After trying the whole "no/reduced sugar" thing, I decided, I am going to withdrawal. Although it may work for many, I just do not think it works for me. I found myself eating more through out the day instead of just having what I craved. I also do not believe it worked for me being a runner. I felt weaker and my head felt like it was going to explode during/after every run.
But the challenge was not all bad. I have realized that not everything requires sugar. In my honest opinion, coffee & tea taste better without it. The pizza dough I make, I got rid of sugar and it does just fine. I also do not put sugar in my waffles because if you are adding syrup or fruit on top, you just do not need more sugar.
I also do not see the point in sugary cereals anymore. I am good with my overnight oats, which is just oats, almond milk and I'll either add peanut butter, cinnamon, or pure applesauce. Or I just have my eggs, bacon, and potatoes.
I think there were definitely positives taken from the experience, but I really can't think that much about what I am putting in my body. A runner needs to eat and this runner needs more sugar.
Speaking of running, I ran a fantastic 18 miler yesterday. Though I am tempted to have all my long runs on the C&O Canal, I am holding back because I know that the flat trail will do nothing for my marathon in May. So I ran from mom and dad's to the C&O Canal. It was a good split of road and trail.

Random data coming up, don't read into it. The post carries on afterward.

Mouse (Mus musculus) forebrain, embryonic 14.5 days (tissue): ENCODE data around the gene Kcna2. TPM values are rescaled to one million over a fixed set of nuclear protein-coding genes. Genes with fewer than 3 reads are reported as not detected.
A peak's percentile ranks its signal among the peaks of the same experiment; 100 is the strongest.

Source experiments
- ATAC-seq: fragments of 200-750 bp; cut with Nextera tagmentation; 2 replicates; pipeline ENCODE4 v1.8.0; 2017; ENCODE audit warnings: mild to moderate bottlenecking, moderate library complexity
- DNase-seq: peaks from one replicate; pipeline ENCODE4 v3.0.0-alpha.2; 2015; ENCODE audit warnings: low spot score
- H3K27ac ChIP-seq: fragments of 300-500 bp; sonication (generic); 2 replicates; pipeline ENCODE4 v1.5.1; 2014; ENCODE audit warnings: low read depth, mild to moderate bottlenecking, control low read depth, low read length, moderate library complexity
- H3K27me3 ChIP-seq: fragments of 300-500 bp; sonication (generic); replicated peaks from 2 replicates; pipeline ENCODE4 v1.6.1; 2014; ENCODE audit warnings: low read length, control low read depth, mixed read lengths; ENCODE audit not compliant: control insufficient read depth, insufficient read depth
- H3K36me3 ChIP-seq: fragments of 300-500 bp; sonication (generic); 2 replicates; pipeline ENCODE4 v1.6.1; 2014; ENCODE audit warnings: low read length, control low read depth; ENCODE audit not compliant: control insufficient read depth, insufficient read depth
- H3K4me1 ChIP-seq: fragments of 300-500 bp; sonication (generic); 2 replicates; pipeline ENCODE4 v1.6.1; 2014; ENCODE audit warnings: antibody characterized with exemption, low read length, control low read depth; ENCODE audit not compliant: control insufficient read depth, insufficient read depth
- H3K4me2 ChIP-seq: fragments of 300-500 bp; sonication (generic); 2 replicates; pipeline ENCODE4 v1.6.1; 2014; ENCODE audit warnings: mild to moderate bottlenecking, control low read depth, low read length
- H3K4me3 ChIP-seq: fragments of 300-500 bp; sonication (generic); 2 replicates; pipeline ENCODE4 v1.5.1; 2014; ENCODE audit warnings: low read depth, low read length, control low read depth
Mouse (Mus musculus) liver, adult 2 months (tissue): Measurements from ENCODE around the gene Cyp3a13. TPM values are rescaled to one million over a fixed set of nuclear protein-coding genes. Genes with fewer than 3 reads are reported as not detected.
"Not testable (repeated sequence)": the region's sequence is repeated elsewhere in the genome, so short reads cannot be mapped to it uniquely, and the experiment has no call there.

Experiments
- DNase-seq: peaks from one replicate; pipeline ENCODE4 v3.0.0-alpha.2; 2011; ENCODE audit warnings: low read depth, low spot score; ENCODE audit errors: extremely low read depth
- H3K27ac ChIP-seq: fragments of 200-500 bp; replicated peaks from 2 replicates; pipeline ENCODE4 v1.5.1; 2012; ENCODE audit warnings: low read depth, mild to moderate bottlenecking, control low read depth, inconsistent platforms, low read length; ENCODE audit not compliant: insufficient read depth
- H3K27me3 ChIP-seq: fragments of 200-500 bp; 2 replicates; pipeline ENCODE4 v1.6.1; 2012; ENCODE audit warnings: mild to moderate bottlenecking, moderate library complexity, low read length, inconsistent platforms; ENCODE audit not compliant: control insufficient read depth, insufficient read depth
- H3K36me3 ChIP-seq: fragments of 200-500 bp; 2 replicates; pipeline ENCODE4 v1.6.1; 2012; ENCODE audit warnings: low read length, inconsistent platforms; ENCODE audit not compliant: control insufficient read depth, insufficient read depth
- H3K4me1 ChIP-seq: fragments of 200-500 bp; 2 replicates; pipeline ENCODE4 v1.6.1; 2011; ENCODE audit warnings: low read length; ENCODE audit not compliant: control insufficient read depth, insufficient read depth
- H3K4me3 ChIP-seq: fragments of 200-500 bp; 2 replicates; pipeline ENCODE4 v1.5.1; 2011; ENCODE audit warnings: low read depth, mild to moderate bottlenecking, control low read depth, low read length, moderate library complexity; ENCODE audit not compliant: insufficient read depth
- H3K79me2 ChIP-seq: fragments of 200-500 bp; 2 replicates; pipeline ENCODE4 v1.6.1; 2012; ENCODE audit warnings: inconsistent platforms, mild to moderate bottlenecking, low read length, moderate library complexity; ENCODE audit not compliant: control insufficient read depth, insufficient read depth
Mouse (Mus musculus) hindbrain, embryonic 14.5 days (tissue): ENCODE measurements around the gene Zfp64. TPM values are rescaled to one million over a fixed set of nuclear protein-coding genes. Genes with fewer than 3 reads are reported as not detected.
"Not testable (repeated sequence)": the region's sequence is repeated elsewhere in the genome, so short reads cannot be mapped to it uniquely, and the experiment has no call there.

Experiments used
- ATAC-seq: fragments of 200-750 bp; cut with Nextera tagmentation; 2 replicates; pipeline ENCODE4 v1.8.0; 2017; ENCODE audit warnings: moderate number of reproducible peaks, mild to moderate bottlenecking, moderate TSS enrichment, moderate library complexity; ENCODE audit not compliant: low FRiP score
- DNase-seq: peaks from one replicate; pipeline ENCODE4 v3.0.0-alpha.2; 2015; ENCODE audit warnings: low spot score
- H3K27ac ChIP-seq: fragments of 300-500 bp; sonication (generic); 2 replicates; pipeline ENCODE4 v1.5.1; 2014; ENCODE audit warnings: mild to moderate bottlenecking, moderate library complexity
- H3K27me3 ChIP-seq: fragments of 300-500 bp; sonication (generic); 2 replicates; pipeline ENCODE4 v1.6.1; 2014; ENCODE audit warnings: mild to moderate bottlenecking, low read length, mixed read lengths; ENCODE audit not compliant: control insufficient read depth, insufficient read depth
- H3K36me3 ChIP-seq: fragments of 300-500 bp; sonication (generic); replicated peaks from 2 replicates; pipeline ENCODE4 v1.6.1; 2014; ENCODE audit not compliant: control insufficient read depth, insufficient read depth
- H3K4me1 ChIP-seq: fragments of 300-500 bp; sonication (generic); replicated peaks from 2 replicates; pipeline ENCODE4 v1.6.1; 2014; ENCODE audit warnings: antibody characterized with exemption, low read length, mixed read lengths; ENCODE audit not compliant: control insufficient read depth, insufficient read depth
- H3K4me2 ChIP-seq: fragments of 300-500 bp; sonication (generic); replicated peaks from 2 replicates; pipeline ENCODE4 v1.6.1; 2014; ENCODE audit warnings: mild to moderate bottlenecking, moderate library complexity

It was a beautiful day, to add!
Just very windy!
And it wouldn't be a windy day on the canal without a fallen tree to climb over.
But the flat trail was just a break from the hills I was going to encounter.
Then, I made it a point to run past my old high school.
I thought I finished in a decent time, considering I just came off a marathon 2 weeks ago. For an unseasoned marathon runner, I think that run was an accomplishment.
As I walked back to my parent's, I stopped by to pick daffodils for my mom.
This were actually planted by my grandfather years ago! He actually passed away about 14 years ago, so to see these flowers still flourish makes me happy.
Anyway, it was runs like that 18 miler that remind me why I run distance. It's an adventure! And you never have the same adventure twice. You never know who you'll see, what obstacles you'll have, and sometimes, you don't even know what course you'll end up on!
Do you follow a low/no sugar diet as a runner? Do you like it? What obstacles did you encounter along the way and how did you get through it?
What is your favorite thing about running distance?
When you run in your old neighborhood, where do you have to run by?